Killing Me Softly

More news from CDCR: The state has submitted lethal injection procedures to the Office of Administrative Law, which are available for public review and comment. The public comment period will close on Tuesday, June 30, 2009 at 5PM. A public hearing has been scheduled for June 30, 2009 from 9AM-3PM at the Auditorium of the Department of Health Services, 1500 Capitol Ave.

Take a look at the regulations, or read more about them from our blogging friends over at PrisonMovement.

I find myself somewhat speechless at the entire computer-generated display, complete with euphemisms, so I’ll just express puzzlement over the construction plans in the face of a $400,000,000 deficit. I prefer the New Mexico solution.

Let’s Do Something

After a series of legal struggles, Troy Davis’ life is in danger again.

The 11th Circuit denied his request for a new trial, rejecting his argument of actual innocence.

This is not a California issue, but it concerns all of us. May 19 has been declared a Global Day of Action for Troy Davis. Whatever you think about the death penalty, please read more about this case, and if you have a feeling, as I do, that something very wrong is about to happen, let’s do something.

Judge Alsup: Death Row Conditions in San Quentin Reach Constitutional Threshold

(images courtesy

Some of the recent discussion of prison costs has to do with the expenses associated with running San Quentin’s Death Row. As some of you may recall, a planned expansion of Death Row, deemed costly, was killed by a bipartisan initiative last year. The struggle around the planned expansion occurred against the background of 30 years of litigation regarding conditions on Death Row.

Yesterday, the Chron reports, Judge William Alsup of the California District Court ended this lengthy era of court supervision, after ruling that the improvements made to Death Row were enough to satisfy constitutional requirements. The improvements included getting rid of dirty water and rodents.

The nation’s largest Death Row now houses 665 men. Only 10 inmates were held there when the suit was filed shortly after capital punishment was reinstated in California in 1977.

Fama said the inmates’ original complaints were dirty and decrepit housing and a system that classified all condemned prisoners as security risks who had to be confined to their cells nearly 24 hours a day.

The 1980 consent decree required prison officials to evaluate condemned inmates individually and allow the less-dangerous ones the same exercise time and visiting privileges as non-Death Row inmates. It also required improvements in food, medical care, cells, showers and access to a law library.

As the Death Row population multiplied, the state periodically sought to end court supervision. But a series of reports by judicially appointed monitors over the years found a variety of violations, including a flawed cell assignment system that led to violent clashes and disciplinary rules that sent offenders to “strip cells” wearing only a pair of shorts.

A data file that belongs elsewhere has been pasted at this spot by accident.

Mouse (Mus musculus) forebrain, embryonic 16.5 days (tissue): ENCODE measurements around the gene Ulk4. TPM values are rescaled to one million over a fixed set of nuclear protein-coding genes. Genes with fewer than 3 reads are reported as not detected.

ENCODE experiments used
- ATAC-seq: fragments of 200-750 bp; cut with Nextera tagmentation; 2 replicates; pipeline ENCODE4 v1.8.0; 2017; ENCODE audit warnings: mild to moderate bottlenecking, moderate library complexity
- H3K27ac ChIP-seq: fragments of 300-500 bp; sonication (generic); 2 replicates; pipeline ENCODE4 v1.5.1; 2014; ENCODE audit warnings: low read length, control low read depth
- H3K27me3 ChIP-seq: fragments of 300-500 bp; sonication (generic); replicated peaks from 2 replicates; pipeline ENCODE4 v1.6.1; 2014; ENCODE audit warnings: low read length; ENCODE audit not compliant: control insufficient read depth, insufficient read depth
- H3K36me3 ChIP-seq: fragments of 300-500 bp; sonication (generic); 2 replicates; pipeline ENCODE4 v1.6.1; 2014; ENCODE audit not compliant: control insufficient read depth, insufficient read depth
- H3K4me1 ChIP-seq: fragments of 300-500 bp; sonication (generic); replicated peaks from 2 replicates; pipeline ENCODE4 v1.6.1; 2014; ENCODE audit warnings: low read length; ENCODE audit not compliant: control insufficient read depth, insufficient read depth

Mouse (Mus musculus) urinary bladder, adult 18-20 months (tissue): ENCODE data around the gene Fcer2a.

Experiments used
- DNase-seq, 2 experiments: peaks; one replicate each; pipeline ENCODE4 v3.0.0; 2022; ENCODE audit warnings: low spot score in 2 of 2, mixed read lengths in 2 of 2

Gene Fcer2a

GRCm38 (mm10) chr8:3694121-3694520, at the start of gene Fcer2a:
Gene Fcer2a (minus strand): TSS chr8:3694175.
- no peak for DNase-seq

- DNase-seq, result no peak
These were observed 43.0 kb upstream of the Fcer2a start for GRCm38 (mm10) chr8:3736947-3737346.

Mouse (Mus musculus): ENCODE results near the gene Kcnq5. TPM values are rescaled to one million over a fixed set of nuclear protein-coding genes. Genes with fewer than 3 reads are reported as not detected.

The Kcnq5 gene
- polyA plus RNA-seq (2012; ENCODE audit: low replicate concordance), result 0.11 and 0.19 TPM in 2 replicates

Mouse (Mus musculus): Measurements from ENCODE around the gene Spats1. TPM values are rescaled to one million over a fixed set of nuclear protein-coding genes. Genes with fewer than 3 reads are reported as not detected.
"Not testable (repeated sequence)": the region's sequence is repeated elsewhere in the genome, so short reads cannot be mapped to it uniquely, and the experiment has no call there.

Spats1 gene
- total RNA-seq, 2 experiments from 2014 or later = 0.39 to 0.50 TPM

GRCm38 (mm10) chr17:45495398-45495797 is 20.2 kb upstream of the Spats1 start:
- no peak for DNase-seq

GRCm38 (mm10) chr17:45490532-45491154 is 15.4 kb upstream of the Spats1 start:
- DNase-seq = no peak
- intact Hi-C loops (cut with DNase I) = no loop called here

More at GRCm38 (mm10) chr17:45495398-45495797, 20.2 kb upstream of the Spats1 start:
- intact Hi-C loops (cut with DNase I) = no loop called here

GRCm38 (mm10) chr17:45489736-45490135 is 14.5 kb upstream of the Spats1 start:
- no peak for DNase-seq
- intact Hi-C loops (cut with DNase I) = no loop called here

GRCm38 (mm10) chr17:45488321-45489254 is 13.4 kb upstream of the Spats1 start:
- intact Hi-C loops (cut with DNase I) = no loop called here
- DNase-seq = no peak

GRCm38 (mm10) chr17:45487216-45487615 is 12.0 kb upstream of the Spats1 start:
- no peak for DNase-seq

One thing that strikes me as interesting is that the improvement in conditions consists, in some respects, of making the Death Row experience more like “regular” life imprisonment. Does this reflect a realistic understanding that Death Row has become no more than a very lengthy imprisonment period, with a possible (but not certain) ending by execution? The time between sentencing and execution has gradually increased since the reinstatement of the death penalty in 1977. San Quentin Death Row currently houses 665 men; between 1977 and 2008, 14 men were executed. The recent trend we have documented, of cost-driven moratoria on the death penalty, is complicated by the costs of death penalty-related litigation (Brandon Garrett of Virginia Law School presented an interesting work on this, in its early stages, at the Conference for Empirical Legal Studies last year); one possible scenario is that, at some point, Death Row will quietly become a thing of the past, and conditions (as well as inmates) will be indistinguishable from those pertaining to life without parole.

This actually has a precedent; after the Roper v. Simmons decision, which rendered the death penalty for juveniles unconstitutional, all death sentences against juveniles were shifted to Life Without Parole (for an argument that Roper deems LWOP unconstitutional for juveniles, as well, check out what the good folks at the Sentencing Law and Policy Blog have to say). The cost argument may be supplemented by some studies that doubt the efficacy and humaneness of death by lethal injection.